In some important ways, the Statehood Party that Julius had created was an extension of the biracial politics that had grown during the anti-freeway fight. The anti-freeway movement had started among white and black homeowners in a threatened Brookland. It spread across the city, one rally featuring Grovesnor Chapman of the white Georgetown Citizens Association and black activist Reginald Booker. You didn’t see that often in DC or anywhere else in the country.

The movement was led by a graphic artist and old time leftist Sammie Abbott who once obtained a secret map of a planned freeway down U Street. Sammie created a huge poster headlined “”White Men’s Roads Through Black Men’s Home”” which featured a blowup of the map with the planned freeway in red identifying all the major buildings that would be destroyed including the Howard and Lincoln Theaters. The posters were plastered all over the threatened area and within a few weeks the planned freeway was dead.

In trying to understand how a biracial Statehood Party could arise in the wake of the black power movement, I eventually concluded that it was the strength of both its issues and its individuals that made ethnicity less important. The Statehood Party emphasized the pragmatic over the ideological, and implicitly shared Hobson’s view that class and power often trumped race.

It wasn’t that Hobson didn’t see himself as a black man; he was just first and foremost Julius Hobson. I have seldom been in a group of such strong individuals who still got on together. It helped me learn that ethnicity is often inversely important to whatever else is going on.

The Statehood Party would elect officials for 25 years, despite its underlying cause being repeatedly sabotaged by a coalition of colonials, manipulators and the merely naïve. This coalition convinced many DC residents that salvation lay in one puny vote in the House – or what Hobson called sending a eunuch to an orgy.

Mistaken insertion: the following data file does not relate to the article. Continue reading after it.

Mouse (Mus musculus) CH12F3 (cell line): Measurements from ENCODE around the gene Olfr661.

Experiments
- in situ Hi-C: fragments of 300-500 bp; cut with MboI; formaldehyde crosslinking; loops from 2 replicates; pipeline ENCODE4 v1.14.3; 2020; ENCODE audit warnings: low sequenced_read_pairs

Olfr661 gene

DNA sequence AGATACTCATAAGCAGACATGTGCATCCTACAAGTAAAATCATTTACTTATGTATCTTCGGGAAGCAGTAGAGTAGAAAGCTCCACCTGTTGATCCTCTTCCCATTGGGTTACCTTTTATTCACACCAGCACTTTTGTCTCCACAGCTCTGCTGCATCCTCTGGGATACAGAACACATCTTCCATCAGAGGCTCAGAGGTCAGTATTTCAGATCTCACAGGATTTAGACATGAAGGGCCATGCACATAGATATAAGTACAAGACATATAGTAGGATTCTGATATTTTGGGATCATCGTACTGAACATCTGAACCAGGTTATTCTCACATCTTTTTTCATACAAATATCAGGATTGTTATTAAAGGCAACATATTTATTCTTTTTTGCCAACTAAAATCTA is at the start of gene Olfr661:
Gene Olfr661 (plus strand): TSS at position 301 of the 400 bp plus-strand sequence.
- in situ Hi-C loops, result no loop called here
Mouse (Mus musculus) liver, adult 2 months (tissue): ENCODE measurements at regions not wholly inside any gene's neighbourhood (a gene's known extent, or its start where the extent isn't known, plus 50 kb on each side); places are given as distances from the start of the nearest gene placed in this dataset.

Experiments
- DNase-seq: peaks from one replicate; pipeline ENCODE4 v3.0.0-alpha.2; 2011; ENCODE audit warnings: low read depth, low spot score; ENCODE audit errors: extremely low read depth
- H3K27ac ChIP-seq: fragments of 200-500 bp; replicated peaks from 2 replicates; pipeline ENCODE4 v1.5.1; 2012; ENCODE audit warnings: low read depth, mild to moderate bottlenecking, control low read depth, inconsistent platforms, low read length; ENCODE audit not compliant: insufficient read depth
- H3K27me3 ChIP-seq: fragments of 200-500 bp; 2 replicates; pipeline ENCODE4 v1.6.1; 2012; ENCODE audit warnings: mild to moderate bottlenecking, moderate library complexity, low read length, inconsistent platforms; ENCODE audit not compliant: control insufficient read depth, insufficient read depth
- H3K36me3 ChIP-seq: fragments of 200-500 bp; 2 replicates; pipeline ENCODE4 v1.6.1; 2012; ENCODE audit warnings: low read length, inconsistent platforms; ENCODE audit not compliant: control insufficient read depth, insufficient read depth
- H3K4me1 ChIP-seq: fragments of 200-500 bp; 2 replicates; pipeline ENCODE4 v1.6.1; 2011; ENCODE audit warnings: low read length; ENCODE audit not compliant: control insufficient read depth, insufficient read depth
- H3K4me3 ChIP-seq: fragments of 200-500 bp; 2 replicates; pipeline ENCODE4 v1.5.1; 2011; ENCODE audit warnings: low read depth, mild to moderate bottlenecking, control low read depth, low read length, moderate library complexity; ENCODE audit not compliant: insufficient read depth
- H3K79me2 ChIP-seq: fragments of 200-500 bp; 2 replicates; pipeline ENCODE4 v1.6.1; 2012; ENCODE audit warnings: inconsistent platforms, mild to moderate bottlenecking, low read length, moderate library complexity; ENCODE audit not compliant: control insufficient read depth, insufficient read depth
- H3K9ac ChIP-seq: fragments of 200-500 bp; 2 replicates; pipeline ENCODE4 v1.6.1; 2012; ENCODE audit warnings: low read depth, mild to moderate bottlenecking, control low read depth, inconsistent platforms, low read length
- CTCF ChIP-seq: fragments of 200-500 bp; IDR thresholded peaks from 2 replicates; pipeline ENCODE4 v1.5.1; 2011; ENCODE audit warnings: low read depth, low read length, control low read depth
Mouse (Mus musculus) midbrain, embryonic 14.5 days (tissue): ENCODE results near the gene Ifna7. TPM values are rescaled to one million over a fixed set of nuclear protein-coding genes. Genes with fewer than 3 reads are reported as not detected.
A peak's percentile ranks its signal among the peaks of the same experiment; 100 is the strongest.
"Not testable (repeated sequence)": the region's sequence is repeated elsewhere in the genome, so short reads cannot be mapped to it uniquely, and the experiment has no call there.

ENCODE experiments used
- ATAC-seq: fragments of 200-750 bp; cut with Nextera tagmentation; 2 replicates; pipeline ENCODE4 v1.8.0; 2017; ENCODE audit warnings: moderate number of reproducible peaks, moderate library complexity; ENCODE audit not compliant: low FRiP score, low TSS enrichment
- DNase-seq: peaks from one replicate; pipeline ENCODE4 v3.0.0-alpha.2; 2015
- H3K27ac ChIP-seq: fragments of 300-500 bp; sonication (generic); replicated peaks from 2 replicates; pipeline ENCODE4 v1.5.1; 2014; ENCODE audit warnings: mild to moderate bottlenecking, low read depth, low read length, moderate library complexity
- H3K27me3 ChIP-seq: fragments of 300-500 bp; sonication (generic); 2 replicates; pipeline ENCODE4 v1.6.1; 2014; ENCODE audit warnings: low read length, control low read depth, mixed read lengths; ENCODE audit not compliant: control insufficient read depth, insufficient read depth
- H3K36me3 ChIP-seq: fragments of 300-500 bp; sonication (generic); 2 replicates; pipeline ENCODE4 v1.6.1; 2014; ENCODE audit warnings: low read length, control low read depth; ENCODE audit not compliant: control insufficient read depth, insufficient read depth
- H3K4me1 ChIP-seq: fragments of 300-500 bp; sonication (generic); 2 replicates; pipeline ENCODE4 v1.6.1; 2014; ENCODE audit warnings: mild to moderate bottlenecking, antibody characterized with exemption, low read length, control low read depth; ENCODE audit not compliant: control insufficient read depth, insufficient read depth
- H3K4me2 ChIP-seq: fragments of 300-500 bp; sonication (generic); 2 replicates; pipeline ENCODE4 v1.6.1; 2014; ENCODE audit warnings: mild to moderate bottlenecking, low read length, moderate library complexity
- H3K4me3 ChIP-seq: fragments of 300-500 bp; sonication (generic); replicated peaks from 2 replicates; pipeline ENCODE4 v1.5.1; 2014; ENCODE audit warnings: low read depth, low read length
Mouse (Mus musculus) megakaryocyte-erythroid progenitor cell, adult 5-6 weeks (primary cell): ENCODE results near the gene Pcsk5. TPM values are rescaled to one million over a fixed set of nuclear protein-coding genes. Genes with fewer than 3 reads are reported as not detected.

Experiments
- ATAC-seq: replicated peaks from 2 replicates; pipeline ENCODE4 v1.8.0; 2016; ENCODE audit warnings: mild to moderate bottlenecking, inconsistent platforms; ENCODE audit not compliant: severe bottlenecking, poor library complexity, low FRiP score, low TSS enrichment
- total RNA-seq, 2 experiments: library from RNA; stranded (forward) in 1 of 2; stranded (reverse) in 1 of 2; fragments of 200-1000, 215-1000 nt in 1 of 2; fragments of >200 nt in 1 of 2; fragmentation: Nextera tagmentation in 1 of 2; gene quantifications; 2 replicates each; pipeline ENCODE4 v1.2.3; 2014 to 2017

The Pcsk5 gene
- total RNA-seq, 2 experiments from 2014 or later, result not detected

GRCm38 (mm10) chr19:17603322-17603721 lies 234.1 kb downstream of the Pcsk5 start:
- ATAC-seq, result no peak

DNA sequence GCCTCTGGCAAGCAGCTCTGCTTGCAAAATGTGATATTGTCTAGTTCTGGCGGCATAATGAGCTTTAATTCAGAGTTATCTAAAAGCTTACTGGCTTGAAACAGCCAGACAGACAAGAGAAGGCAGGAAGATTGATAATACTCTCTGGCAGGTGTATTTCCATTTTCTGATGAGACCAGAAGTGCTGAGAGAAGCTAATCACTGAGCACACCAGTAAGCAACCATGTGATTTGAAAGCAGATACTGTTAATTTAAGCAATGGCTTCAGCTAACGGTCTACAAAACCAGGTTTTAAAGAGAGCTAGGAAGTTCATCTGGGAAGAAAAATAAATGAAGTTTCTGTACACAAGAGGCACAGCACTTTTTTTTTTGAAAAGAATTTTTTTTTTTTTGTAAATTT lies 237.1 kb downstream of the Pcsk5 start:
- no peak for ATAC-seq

In fact, representation had been used as a distraction for over a century. In 1888 Thomas Noyes had written in the Washington Times that “”National representation for the capital community is not in the slightest degree inconsistent with control of the capital by the nation through Congress.””
This is still true today.

When we almost got George McGovern to endorse statehood in the 1972 presidential campaign, some in the DC establishment successfully lobbied him not to do it. They would also be behind a failed drive for a constitutional amendment that – by ensconcing the one seat provided – would have made it impossible to get senatorial representation without yet another constitutional amendment. Some even aided in the federal seizure of the city in the late 1990s, which amounted to the greatest disenfranchisement of citizens of this country since post reconstruction days. And, of course, we have just experienced the failure of latest expensive and distracting efforts to get a token vote on the Hill.

Now I fear that the gentrification of DC is bringing with it a further acceptance of colonialism. . . . an attitude of who needs self government with all the powerful names I have on my Blackberry? We have moved from Chocolate City to Latte Ville. The silence and the lack of interest in real self government reminds me of DC in the 1950s. I hope I’m wrong but I fear DC will remain for the indefinite future, corrupt, colonial and contented.

John Wiebenson playground

Comments at the dedication, Mary 22, 2006

SHORTLY AFTER IT OPENED, I spent a week inside the National Air and Space Museum working on an article for a British magazine. It was the only such institution in the history of Washington that had opened three days early and a half million dollars under budget. As I wandered about, I began noticing something else unusual: the people who created this museum enjoyed it as much as I did. There was a mini-exhibit about the starship Enterprise. And there was a pie tin from the Frisbee Pie Company of Bridgeport, Connecticut. I mentioned this to the deputy director. He immediately got up from his desk, went to the closet, pulled out a Frisbee, and then commenced to give me a pleasant lecture on the aerodynamics of the device. Later, I noticed some model plane kits shoved amongst the data in a lateral file, apparently waiting for someone to open them up and start building them over lunch.

At the end of the week, I interviewed the director, Noel Hinners, rudely remarking at one point that I had found something almost childlike in his museum. He was not bothered in the slightest but said, “There is nothing more stultifying than being pushed into the common conception of adulthood. If enthusiasm, hopes and dreams are associated with childhood, I hope we never grow out of them.”

Those who knew John Wiebenson know why I tell this story, for Wieb similarly understood that childhood was not something to grow out of but to build upon.

He also understood some other things. Such as Albert Einstein’s shrewd observation that imagination is even more important than knowledge. And the point columnist Russell Baker made that too many people in Washington think they are being serious when they are only being somber. John Wiebenson clearly understood the difference.